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By Namita Shetty*, Advocate | Nov 30, 2020

An independent judiciary is the hallmark of a healthy democracy. Judicial Independence is sine qua non of a vibrant democratic system. For Rule of Law to prevail, judicial independence is of primary necessity as only an impartial and independent judiciary can stand as a bulwark for the protection of the rights of the individual. Judicial independence depends on maintenance of transparency in judicial action. The sealed cover procedure adopted to present facts, evidence and arguments in court proceedings is an antithesis of judicial transparency. Hence, the concept of sealing is an exception to the general rule of an open court requiring all proceedings to be conducted with full adherence to the principles of natural justice. Public access to court proceedings promotes judicial integrity which assures fairness in judicial proceedings. Opacity and secrecy has no place in a democratic set up.

In the recent times, the Court’s recourse to sealed cover has become more of a norm rather than an exception. There has been a surge of cases, wherein Courts have allowed submission of evidence in sealed cover, more particularly in (i) Romila Thappar v. Union of India [1] [(2018) 10 SCC 753] (Arrested Activist case); (ii) Manohar Sharma v. Narendra Modi [2] (Rafale Fighter Jet Deal case); (iii) Association for Democratic Reforms & Anr. v. Union of India & Ors. [3] (Electoral Bond case); (iv) Assam Public Works v. Union of India [4] (National Registry of Citizen case); and (vi) Centre for Public Interest Litigation (CPIL) v. Housing and Urban Development Corporation (HUDCO) [5] (Loan Defaulters of Rs500 crore or more case) (vii) Alok Verma v. Union of India [6] (Central Bureau of Investigation Dispute case). In most of the above cases, the Court did not furnish any reasons for taking recourse to sealed covers, thereby, paving way for a new regime of secret justice. This trend of receiving ex parte evidence in sealed covers, without proper justification [7] and not disclosing such evidence to all parties involved in the litigation, is contrary to the basic tenet of ‘equality of arms’, which requires, a fair balance in the opportunities afforded to the parties involved in litigation.

Traditionally, the sealed cover procedure was used only in matters pertaining to (i) national security; (ii) privacy interest, where such interest, outweighs public’s right of access; (iii) matters of sensitive nature which are held in-camera [8]; (iv) where the disclosure of confidential information would harm public interest; and (v) protection of evidence where there is high risk of tampering.

The Court’s power to resort to sealed cover, finds statutory sanction in Section 123 of the Indian Evidence Act, 1872 [9](“Evidence Act”) read with Rule 7 of Order XIII of the Supreme Court Rules, 2013 (“2013 Rules”). Section 123 of the Evidence Act, provides for Government’s privilege in relation to unpublished records relating to affairs of the State, the disclosure of which, will injure public interest. Accordingly, the Government is entitled to hand over such privileged documents in a sealed cover to the Court. Such document/ material is barred from being put on the public court record and their disclosure is subject to a two prong test of (i) preliminary enquiry/ examination by the Court whether documents / material relates to affairs of the State and (ii) consequent discretion of the ‘head of the department’ to permit or ban its disclosure. Additionally, Rule 7 of Order XIII of the 2013 Rules,[10] specifically provides that no party/ person is entitled to receive documents that has been directed to be kept in a sealed cover by the Chief Justice of India or any other judges of the Supreme Court, unless, the latter orders production of such a documents to the opposite party. However, there is no parameter laid down for exercise of such discretion.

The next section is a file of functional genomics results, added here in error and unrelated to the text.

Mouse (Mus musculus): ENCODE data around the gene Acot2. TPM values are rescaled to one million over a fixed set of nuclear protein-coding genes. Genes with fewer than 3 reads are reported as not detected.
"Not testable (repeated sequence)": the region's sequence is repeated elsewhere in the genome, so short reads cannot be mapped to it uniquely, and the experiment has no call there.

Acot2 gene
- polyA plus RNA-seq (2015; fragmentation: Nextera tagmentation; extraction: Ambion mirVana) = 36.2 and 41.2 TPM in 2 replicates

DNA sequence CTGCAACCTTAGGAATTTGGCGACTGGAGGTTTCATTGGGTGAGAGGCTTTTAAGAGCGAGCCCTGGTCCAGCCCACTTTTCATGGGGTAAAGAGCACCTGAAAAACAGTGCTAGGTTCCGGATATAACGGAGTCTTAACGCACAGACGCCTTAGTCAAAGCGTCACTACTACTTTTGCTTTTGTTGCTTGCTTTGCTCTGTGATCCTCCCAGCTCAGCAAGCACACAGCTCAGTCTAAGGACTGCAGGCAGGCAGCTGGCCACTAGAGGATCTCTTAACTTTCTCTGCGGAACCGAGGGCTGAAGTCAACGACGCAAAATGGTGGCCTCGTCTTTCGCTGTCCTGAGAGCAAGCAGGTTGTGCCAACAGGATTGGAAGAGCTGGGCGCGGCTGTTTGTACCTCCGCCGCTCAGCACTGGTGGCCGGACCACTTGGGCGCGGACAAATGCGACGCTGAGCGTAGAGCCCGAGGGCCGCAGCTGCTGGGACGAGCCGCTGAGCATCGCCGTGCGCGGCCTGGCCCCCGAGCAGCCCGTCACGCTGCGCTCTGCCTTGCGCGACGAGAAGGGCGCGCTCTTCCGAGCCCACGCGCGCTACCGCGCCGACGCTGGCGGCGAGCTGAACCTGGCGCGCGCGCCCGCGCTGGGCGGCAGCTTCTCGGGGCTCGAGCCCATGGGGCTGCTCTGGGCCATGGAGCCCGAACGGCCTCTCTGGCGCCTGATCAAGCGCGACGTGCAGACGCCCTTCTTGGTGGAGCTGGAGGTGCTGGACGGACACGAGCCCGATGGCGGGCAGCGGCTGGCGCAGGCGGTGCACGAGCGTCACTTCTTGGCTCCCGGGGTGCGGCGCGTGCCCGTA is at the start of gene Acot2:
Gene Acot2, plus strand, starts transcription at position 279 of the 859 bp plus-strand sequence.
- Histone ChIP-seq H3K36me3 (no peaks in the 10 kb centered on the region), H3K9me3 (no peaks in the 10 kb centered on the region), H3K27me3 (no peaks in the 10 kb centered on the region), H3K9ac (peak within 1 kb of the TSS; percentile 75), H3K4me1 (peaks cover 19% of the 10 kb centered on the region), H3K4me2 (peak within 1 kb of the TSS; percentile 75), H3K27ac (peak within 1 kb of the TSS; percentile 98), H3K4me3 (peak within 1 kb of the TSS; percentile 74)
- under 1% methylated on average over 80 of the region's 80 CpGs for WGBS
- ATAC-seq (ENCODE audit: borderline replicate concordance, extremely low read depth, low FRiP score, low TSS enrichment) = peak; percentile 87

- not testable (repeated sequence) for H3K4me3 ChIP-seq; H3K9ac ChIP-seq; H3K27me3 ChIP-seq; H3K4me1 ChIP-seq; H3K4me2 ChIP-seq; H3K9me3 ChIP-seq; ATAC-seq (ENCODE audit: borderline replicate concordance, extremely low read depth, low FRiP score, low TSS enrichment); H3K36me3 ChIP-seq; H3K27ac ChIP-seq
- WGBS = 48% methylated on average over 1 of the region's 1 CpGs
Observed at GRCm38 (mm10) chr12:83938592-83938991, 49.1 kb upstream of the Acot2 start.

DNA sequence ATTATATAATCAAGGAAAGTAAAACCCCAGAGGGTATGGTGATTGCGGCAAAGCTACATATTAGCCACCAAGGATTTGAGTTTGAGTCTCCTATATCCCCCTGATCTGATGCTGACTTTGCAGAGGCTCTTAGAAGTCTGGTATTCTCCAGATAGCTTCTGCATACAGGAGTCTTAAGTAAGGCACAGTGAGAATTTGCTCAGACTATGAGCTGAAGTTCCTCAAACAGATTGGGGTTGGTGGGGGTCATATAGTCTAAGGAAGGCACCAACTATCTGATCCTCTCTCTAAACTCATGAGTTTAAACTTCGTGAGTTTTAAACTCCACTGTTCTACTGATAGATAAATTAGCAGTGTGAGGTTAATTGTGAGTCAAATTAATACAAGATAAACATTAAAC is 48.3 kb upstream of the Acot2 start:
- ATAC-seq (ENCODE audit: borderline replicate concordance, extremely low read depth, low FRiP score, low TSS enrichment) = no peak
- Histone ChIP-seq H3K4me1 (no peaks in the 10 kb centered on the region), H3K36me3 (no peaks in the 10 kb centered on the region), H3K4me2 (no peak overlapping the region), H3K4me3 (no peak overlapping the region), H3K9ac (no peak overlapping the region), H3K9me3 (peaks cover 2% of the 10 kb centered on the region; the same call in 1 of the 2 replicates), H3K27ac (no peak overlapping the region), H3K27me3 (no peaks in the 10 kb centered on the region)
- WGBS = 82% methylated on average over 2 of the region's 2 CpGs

This unguided discretionary power vested in the Courts, has resulted in this power being exercised in a light and cavalier manner, in most cases, without even recording any proper reasons, for deviating from the general rule of open justice and accepting sealed cover evidence.

However, a differing approach was adopted by the Supreme Court in the case of P. Chidambaram v. Central Bureau of Investigation [11], wherein, the Supreme Court frowned upon the practice of Delhi High Court in using sealed cover evidence (not disclosed to the accused), while rejecting the accused’ s bail application. The Supreme Court noted that finding recorded by the Delhi High Court based on the material in sealed cover was not justified and accordingly granted bail.

Unlike in the United Kingdom, where apart from providing statutory safeguards, the Justice and Security Act, 2013 which introduced the system of ‘closed material procedure’ [12], restricted its application only to civil proceedings and not to “proceedings in a criminal cause or matter” [13]. In such ‘closed material procedures’, ‘special advocate’ [14] may be appointed to examine the sensitive evidence and represent the interest of the party excluded from reviewing it itself and from attending the hearing. However, in India, the practice of sealed cover evidence has been resorted to even in criminal proceedings in some matters, where such evidence is even kept confidential from the accused, in flagrant violation of principles of natural justice and accused’s right to a fair trial to rebut the material furnished against him.